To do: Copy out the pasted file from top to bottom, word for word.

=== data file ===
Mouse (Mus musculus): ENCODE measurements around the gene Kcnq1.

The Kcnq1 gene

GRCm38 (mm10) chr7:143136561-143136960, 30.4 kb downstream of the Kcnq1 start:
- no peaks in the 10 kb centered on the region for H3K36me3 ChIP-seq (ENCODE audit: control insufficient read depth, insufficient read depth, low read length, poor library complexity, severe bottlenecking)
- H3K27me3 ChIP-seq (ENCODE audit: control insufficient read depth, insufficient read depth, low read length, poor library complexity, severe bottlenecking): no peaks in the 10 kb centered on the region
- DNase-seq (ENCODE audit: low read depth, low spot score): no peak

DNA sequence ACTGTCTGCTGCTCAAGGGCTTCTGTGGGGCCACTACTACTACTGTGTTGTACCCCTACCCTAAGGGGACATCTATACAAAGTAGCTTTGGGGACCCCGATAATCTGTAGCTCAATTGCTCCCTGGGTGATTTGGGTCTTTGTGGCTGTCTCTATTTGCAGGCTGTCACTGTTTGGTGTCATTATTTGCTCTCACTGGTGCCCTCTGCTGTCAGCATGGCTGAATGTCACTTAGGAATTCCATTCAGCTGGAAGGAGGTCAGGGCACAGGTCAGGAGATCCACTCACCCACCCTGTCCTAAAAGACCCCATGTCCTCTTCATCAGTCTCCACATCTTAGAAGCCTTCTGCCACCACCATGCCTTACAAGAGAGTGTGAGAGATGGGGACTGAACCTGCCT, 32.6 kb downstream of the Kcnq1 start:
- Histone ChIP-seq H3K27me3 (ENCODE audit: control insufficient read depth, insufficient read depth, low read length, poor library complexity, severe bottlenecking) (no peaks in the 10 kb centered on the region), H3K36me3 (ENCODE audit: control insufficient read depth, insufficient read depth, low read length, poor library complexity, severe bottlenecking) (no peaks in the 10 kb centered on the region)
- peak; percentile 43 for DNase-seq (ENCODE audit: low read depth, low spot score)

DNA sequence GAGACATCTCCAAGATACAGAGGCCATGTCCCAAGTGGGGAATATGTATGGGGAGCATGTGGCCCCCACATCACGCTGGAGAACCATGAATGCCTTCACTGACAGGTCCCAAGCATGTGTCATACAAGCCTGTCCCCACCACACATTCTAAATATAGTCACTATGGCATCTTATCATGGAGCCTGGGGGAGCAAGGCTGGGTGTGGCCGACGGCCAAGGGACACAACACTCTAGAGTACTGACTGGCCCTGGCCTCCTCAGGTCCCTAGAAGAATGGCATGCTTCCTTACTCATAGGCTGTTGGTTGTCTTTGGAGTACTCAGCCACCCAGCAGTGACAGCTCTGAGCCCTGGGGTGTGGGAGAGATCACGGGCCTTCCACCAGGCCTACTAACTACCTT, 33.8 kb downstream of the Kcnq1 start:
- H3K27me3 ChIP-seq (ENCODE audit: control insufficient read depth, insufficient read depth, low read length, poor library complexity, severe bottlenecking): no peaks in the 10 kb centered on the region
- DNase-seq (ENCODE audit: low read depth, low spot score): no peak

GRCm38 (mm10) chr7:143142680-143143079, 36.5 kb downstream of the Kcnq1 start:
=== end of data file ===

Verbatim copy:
Mouse (Mus musculus): ENCODE measurements around the gene Kcnq1.

The Kcnq1 gene

GRCm38 (mm10) chr7:143136561-143136960, 30.4 kb downstream of the Kcnq1 start:
- no peaks in the 10 kb centered on the region for H3K36me3 ChIP-seq (ENCODE audit: control insufficient read depth, insufficient read depth, low read length, poor library complexity, severe bottlenecking)
- H3K27me3 ChIP-seq (ENCODE audit: control insufficient read depth, insufficient read depth, low read length, poor library complexity, severe bottlenecking): no peaks in the 10 kb centered on the region
- DNase-seq (ENCODE audit: low read depth, low spot score): no peak

DNA sequence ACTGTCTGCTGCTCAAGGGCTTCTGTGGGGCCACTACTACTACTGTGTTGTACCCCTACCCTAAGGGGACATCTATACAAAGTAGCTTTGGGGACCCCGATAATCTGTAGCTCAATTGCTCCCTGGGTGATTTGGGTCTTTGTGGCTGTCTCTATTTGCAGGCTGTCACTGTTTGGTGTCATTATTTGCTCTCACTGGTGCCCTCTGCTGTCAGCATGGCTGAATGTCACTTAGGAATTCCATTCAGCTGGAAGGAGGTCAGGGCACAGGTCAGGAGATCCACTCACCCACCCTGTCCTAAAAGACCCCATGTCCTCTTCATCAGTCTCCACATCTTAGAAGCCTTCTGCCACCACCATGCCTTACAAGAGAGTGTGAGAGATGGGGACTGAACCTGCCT, 32.6 kb downstream of the Kcnq1 start:
- Histone ChIP-seq H3K27me3 (ENCODE audit: control insufficient read depth, insufficient read depth, low read length, poor library complexity, severe bottlenecking) (no peaks in the 10 kb centered on the region), H3K36me3 (ENCODE audit: control insufficient read depth, insufficient read depth, low read length, poor library complexity, severe bottlenecking) (no peaks in the 10 kb centered on the region)
- peak; percentile 43 for DNase-seq (ENCODE audit: low read depth, low spot score)

DNA sequence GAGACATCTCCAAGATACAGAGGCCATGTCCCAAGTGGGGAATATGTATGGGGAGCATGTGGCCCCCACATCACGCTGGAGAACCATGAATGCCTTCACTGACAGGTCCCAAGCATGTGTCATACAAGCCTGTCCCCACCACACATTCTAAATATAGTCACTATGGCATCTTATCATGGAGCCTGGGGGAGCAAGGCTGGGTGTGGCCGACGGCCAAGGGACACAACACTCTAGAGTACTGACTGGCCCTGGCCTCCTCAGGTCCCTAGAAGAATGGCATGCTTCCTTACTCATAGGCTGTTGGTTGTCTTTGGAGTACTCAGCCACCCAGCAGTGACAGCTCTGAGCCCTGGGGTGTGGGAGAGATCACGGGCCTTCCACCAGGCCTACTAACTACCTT, 33.8 kb downstream of the Kcnq1 start:
- H3K27me3 ChIP-seq (ENCODE audit: control insufficient read depth, insufficient read depth, low read length, poor library complexity, severe bottlenecking): no peaks in the 10 kb centered on the region
- DNase-seq (ENCODE audit: low read depth, low spot score): no peak

GRCm38 (mm10) chr7:143142680-143143079, 36.5 kb downstream of the Kcnq1 start: